As employers navigate through the myriad of local, state, and federal laws, government orders, and guidance dealing with COVID-19, it’s important that they don’t lose sight of their obligations under the National Labor Relations Act (NLRA). Although the NLRA typically applies in unionized settings, non-union employers should be aware that the NLRA may apply to them when employees act in a concerted manner for mutual aid and protection. Unionized employers should understand their rights and responsibilities regarding the obligation to bargain with their employees’ unions as well as the provisions in their collective bargaining agreements (CBAs) that may be implicated by workplace actions taken in response to the pandemic.
Non-Union Employers Beware
Non-union employers should be careful when responding to communications and actions by employees about their work conditions. In the current environment, employees may come forward with concerns about matters such as workplace safety or being required to physically report to work. Employees who raise concerns for their “mutual aid and protection” either as a group or through a spokesperson may be protected by Section 7 of the NLRA.
Section 7 protects the ability of both union and non-union employees to engage in protected concerted activity and prohibits employers from taking action against them for doing so. Accordingly, employers should ensure that any response is consistent with business reasons and not in retaliation against employees for coming forward with their concerns. Employers should also be aware that communications among employees or even to outsiders can also be protected by Section 7.
Bargaining With the Union
Under the NLRA, unionized employers are required to bargain regarding wages, hours, and other terms and conditions of employment. If an employer’s response to the pandemic causes changes regarding these “mandatory” subjects, the employer will generally be required to bargain with the union about its plans unless the CBA gives the employer the right to proceed unilaterally. For example, an employer may have the explicit right under the CBA to hire temporary workers, which it may decide to do to cover staffing fluctuations caused by COVID-19.
Don’t Ignore CBAs
CBAs typically contain a “management rights” clause that reserves an employer’s right to make certain managerial decisions and take defined actions in operating its business. Other provisions in the CBA—including those related to employee reassignment, paid time off, and layoffs—may also specifically address the employer’s ability to make workplace changes, including changes occasioned by emergency circumstances. Existing CBA language may, therefore, allow an employer to take certain steps in response to COVID-19 without first bargaining with the union, or it may restrict an employer’s ability to take action or subject an employer to potential liability for acting in a manner inconsistent with its obligations under a CBA with a union representing its employees.
Employers should also review their CBAs to determine if they contain a “force majeure” clause, which suspends contractual obligations in the time of crisis to give employers needed flexibility in conducting operations and may allow for unilateral workplace changes.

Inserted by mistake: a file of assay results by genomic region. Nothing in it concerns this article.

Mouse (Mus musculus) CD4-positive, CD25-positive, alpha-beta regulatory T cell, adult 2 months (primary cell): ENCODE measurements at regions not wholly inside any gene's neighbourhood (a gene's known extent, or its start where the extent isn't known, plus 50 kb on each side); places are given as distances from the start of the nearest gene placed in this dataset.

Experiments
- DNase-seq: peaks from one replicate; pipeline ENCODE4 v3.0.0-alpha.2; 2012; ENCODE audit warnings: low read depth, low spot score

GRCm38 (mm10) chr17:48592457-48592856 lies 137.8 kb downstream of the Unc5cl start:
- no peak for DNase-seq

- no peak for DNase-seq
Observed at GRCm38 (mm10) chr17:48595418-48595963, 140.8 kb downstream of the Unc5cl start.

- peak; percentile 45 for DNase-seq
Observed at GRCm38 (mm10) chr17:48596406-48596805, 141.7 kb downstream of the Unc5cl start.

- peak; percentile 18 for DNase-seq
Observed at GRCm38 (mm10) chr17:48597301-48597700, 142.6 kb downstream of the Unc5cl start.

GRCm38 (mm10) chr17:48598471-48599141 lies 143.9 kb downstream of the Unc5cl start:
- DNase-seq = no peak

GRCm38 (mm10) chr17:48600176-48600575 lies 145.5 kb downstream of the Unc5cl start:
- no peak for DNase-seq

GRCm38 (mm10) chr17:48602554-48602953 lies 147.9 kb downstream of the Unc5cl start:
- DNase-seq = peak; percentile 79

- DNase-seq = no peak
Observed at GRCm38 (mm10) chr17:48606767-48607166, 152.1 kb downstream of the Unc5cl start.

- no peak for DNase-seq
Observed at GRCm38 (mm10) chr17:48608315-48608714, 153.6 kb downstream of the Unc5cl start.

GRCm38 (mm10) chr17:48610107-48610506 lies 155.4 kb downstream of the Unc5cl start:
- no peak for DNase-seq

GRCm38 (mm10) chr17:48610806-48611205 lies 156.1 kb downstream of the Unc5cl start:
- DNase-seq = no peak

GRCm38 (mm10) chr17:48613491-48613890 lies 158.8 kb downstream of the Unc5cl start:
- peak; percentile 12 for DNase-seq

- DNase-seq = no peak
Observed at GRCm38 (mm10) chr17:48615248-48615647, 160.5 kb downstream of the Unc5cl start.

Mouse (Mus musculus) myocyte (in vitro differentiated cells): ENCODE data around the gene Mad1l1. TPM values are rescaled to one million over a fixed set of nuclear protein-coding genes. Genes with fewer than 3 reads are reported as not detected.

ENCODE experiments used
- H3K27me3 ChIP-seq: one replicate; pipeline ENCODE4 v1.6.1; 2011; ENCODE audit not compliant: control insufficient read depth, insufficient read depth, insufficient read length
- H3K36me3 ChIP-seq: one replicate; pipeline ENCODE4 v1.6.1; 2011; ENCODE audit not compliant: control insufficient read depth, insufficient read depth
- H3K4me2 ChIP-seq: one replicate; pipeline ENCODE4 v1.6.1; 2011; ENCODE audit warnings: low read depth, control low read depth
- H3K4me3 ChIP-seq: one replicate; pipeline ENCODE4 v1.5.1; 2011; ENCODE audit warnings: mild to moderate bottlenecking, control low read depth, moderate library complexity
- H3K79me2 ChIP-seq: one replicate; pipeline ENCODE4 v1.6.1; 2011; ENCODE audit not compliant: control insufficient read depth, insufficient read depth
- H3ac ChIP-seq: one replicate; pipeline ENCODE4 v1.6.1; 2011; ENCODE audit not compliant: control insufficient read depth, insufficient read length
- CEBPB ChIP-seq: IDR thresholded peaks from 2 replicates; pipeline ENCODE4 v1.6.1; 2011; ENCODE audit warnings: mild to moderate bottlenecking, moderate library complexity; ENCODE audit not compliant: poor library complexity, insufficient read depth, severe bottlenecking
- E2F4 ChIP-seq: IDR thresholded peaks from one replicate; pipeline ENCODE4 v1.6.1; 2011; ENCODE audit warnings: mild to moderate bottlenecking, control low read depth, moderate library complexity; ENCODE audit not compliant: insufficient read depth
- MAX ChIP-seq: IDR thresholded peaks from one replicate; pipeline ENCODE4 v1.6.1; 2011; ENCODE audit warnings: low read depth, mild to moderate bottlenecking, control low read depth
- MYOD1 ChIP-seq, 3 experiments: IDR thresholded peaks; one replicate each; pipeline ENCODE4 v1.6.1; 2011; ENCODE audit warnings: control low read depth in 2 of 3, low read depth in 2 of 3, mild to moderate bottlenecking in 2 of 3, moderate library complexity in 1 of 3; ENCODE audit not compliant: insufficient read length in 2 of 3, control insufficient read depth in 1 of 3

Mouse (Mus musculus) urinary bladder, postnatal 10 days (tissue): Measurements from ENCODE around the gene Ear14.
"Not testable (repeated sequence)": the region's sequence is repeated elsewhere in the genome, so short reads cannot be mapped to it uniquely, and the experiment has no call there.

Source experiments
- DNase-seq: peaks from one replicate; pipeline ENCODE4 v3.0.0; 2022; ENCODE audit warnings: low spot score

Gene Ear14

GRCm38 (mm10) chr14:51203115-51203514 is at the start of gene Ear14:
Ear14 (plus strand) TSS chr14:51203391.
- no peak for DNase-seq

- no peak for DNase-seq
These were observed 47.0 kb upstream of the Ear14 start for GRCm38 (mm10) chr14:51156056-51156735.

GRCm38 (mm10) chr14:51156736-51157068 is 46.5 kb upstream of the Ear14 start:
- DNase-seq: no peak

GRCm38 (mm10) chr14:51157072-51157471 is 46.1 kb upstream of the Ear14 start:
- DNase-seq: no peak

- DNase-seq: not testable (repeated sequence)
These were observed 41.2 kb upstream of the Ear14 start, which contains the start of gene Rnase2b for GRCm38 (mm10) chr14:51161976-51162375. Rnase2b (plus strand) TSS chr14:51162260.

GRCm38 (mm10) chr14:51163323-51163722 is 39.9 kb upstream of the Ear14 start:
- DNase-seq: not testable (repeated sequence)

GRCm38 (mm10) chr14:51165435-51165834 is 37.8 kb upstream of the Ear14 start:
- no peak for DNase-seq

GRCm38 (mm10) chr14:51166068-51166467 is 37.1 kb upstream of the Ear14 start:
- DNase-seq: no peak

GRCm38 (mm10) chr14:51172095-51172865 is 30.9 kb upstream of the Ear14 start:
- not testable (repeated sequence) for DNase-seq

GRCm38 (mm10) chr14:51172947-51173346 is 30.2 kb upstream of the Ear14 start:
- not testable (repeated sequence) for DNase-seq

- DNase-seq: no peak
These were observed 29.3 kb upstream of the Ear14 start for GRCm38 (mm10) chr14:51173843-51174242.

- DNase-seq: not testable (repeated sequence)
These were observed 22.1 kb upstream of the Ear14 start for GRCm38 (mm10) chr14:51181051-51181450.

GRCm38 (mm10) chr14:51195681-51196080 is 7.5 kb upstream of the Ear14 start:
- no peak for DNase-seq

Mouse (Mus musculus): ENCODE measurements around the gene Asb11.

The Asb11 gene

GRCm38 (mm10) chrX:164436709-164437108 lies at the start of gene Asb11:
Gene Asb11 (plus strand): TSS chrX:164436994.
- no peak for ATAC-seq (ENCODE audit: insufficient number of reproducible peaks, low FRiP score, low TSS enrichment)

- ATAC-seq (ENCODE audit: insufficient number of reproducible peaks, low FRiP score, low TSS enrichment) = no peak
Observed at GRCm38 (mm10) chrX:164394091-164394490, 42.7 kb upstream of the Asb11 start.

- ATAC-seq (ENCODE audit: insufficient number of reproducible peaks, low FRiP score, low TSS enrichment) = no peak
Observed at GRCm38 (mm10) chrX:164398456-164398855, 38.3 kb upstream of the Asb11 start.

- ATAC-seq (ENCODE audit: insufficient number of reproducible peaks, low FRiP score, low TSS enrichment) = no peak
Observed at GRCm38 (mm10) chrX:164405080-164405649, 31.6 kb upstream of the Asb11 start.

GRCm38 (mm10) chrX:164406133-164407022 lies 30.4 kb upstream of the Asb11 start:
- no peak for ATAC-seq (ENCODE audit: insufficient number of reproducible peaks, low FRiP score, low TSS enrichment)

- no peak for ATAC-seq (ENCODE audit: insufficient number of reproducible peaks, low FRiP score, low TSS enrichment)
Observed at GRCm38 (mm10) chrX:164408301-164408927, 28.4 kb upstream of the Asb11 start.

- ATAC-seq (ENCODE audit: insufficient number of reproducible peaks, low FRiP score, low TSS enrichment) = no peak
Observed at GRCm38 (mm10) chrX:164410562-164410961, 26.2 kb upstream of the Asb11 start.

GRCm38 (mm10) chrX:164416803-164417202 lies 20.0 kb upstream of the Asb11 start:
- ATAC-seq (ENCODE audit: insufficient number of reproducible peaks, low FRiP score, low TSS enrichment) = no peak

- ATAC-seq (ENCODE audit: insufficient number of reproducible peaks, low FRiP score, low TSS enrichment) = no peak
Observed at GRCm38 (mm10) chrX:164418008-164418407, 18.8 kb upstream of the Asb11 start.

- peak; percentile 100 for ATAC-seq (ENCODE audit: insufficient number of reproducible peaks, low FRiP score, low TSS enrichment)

In circumstances such as a government-ordered closure or sudden loss of work, employers may be compelled to move very quickly to effectuate workplace changes that would otherwise require union bargaining. The National Labor Relations Board (NLRB) has recognized a very limited exception to the employer’s duty to bargain where certain emergency circumstances exist, with its general counsel issuing Memorandum GC 20-04 in response to COVID-19 to cover case law in this area. Employers should consult legal counsel when reviewing this guidance, as its application depends greatly on the underlying factual circumstances.
Even if an employer believes it can take action under the emergency exception, it may still need to bargain with the union concerning the impact of workplace changes caused by its actions in response to COVID-19.
Following CBA Terms
Regardless of the bargaining analysis, employers implementing COVID-19 response plans must, unless otherwise agreed with the union, continue to follow the terms of their CBAs. For example, even where the employer has the right to make unilateral changes, many CBAs require the employer to give notice to the union within a certain time frame.
In addition, contract provisions typically provide specific steps that an employer must follow when taking certain actions. For example, most CBAs require that employee seniority be used to determine the order of schedule changes, reassignments, and layoffs.
In addition to being mindful of employees’ right to engage in protected concerted activity under Section 7 as discussed above, unionized employers should be aware that Section 502 of the NLRA protects a work stoppage when employees believe in good faith that their working conditions are “abnormally dangerous.” The NLRB has held that this belief must be supported by objective evidence that the perceived danger poses “an immediate threat of harm to employee health or safety.” Whether COVID-19 is valid grounds for a “safety strike” in a particular workplace will also be a fact-intensive inquiry.